Impact of hurricane Firinga on fish community structure on fringing reefs of Reunion Island, S.W. Indian Ocean
- Cite this article as:
- Letourneur, Y., Harmelin-Vivien, M. & Galzin, R. Environ Biol Fish (1993) 37: 109. doi:10.1007/BF00000586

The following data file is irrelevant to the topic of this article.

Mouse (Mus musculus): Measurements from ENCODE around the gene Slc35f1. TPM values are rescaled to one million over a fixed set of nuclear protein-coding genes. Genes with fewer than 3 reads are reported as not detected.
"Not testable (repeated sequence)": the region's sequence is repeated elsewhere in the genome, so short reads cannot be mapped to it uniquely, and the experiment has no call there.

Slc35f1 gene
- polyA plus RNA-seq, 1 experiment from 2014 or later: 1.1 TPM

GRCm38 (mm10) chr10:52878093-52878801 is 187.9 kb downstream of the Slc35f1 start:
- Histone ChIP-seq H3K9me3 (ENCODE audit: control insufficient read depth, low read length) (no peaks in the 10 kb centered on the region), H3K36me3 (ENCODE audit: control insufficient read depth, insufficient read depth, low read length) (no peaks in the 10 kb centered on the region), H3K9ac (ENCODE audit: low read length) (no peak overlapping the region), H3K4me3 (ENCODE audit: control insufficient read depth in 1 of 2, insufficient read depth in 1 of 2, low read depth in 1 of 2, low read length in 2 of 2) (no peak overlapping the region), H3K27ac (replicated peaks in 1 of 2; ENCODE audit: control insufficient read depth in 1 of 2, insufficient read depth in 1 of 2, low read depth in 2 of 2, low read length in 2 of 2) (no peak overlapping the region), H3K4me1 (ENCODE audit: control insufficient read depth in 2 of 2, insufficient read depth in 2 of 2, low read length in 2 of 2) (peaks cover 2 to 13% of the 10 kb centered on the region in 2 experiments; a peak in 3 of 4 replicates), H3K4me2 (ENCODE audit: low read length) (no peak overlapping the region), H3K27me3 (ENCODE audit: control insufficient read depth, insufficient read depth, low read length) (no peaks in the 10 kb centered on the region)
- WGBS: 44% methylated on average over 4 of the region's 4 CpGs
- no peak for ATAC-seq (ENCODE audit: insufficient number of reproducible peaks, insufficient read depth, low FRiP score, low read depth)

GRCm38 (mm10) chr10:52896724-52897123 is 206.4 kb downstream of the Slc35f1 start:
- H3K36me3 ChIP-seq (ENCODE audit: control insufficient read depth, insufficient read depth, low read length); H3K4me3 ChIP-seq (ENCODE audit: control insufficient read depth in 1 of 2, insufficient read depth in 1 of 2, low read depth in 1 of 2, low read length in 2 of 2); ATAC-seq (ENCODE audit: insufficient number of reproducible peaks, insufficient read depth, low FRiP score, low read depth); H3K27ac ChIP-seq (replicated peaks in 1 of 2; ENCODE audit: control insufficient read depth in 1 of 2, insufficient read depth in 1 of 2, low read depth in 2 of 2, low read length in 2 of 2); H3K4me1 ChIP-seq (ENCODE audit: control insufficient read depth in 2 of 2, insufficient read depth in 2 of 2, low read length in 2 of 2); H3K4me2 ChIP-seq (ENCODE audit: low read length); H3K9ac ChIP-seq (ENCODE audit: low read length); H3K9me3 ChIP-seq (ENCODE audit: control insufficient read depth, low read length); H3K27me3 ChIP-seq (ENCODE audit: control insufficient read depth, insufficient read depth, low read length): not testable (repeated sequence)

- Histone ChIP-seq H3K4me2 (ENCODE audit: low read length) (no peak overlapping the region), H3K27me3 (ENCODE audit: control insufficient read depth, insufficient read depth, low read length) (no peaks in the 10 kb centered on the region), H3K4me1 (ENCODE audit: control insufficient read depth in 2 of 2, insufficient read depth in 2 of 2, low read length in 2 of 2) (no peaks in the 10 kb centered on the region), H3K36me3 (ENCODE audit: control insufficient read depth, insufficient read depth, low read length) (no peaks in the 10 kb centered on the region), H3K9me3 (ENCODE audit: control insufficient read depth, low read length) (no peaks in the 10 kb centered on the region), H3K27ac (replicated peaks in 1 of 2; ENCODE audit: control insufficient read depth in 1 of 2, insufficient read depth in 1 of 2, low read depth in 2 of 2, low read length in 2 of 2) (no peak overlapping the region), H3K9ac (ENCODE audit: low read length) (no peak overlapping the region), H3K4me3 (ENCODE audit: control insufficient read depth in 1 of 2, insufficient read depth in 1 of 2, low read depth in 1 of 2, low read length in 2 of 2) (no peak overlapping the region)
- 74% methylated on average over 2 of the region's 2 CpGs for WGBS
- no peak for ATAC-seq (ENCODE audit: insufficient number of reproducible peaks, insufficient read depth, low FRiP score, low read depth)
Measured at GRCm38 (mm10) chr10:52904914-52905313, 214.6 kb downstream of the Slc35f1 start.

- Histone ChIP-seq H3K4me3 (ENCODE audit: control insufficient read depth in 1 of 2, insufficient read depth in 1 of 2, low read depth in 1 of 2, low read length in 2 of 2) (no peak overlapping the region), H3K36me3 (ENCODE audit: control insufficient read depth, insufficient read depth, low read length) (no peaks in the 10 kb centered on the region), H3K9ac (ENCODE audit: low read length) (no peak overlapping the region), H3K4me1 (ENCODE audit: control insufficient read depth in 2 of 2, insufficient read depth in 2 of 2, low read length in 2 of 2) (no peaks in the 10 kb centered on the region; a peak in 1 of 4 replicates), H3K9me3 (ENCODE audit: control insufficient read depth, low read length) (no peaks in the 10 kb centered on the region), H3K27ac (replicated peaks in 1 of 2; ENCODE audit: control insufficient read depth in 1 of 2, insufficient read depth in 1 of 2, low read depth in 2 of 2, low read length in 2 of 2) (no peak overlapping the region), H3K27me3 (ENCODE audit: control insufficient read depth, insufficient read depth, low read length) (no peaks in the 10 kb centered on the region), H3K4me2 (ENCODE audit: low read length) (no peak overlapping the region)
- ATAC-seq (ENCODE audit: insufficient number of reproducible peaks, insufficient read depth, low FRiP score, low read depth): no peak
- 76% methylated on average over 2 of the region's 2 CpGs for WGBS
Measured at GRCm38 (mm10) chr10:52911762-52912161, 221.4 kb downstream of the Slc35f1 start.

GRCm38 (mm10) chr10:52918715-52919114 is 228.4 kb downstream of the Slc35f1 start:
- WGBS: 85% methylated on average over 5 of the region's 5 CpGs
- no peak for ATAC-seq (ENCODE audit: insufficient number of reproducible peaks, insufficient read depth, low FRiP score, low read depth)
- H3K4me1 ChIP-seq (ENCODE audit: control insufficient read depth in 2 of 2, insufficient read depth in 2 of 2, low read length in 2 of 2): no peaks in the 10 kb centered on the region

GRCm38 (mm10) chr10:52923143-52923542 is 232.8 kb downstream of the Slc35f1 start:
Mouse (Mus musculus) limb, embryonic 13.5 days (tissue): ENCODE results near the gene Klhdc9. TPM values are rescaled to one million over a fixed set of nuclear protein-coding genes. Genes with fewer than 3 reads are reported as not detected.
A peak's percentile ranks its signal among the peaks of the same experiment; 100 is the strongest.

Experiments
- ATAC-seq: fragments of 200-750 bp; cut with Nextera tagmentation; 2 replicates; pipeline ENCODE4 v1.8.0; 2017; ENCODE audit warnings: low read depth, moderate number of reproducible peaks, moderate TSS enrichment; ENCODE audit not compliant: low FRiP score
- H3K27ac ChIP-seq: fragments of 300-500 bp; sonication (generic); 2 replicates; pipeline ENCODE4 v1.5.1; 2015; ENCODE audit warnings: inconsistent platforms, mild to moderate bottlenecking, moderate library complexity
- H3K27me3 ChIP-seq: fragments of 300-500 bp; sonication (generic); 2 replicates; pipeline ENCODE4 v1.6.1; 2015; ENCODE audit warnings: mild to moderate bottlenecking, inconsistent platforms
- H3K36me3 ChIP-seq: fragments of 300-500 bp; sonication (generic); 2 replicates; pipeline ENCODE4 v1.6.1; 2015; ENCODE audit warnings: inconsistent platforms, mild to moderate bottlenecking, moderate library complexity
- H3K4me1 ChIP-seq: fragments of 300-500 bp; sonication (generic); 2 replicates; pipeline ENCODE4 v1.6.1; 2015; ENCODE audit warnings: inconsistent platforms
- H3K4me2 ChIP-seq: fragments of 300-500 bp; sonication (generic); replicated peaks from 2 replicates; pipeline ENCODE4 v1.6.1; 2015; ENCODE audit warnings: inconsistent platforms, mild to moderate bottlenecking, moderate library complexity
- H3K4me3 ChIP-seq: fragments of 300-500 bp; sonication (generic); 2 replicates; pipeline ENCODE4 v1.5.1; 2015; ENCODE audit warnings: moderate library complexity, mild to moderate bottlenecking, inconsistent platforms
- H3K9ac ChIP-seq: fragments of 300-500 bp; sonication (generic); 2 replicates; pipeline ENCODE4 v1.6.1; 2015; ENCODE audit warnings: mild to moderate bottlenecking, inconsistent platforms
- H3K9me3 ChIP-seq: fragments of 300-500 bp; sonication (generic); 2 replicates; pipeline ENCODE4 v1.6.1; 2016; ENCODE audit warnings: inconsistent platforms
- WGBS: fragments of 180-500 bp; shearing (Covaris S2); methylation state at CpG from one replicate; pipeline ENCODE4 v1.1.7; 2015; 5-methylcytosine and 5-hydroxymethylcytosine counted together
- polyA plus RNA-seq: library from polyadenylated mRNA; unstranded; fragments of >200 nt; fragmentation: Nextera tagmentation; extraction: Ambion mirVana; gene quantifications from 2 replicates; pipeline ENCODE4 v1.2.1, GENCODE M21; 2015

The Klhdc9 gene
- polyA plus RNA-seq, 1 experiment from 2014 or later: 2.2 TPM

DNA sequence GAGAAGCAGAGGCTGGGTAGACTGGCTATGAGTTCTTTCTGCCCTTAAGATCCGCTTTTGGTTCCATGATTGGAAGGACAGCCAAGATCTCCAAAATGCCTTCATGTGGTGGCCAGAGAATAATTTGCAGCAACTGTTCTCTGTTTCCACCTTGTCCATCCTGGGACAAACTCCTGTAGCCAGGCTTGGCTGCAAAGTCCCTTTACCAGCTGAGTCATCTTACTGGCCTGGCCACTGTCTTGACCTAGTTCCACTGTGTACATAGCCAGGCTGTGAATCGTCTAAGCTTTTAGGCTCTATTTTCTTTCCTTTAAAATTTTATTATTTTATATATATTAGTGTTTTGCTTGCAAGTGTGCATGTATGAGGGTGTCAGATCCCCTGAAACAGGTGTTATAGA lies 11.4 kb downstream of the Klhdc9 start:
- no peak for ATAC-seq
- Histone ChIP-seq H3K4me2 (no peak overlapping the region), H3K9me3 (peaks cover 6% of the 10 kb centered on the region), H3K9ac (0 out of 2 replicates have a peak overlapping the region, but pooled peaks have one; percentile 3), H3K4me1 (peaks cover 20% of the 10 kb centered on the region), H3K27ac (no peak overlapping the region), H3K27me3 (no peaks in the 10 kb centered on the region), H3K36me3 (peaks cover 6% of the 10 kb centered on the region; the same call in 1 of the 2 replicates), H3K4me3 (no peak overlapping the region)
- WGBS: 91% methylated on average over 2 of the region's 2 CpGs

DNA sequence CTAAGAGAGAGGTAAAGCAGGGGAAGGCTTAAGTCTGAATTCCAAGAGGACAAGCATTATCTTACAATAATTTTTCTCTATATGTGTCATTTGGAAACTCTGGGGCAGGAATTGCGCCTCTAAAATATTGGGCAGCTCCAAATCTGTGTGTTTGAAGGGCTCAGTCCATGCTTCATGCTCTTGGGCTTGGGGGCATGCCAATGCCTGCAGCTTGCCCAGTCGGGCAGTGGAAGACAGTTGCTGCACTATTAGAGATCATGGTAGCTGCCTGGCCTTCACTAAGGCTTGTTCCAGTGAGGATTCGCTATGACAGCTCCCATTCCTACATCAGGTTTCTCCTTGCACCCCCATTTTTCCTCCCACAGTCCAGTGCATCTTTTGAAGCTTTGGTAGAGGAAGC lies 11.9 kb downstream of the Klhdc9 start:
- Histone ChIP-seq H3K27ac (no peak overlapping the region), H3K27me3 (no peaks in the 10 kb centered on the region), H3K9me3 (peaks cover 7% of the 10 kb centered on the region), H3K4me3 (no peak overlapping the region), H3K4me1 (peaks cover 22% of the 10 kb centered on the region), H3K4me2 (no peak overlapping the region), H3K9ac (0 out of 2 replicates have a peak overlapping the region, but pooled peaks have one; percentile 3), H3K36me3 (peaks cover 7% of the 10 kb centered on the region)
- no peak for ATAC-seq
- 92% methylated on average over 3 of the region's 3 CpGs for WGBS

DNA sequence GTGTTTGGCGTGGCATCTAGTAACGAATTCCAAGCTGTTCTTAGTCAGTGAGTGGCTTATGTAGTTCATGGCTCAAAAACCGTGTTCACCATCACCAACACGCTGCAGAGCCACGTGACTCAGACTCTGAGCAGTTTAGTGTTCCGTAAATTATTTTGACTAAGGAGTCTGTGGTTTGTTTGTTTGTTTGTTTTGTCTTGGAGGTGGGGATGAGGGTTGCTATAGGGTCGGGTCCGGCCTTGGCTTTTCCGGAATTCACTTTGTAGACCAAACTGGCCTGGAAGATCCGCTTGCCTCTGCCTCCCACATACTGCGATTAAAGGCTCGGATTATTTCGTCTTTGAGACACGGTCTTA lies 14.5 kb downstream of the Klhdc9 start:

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The reef flats of Saint-Pierre and Saint-Leu (Reunion Island, Indian Ocean) suffered badly from hurricane Firinga on 29 January 1989. The high degree of silting due to increased run-off killed the coral colonies. Fish communities were surveyed at four periods following the hurricane (March and September 1989, March and September 1990). An increase in both species richness (31 to 47 spp. per census) and abundance (169 to 265 individuals per census) of fishes was observed with time, along with changes in their trophic structure. This positive succession may be linked to the disappearance of the silt layer from reef flats since September 1989. Nevertheless, there were differences in fluctuations and trophic structure of the fish community between back-, inner- and outer-reef flats. Finally, differences in recovery between the two reefs are related to the overall environmental degradation of the Island, chiefly by human perturbation, prior to the hurricane.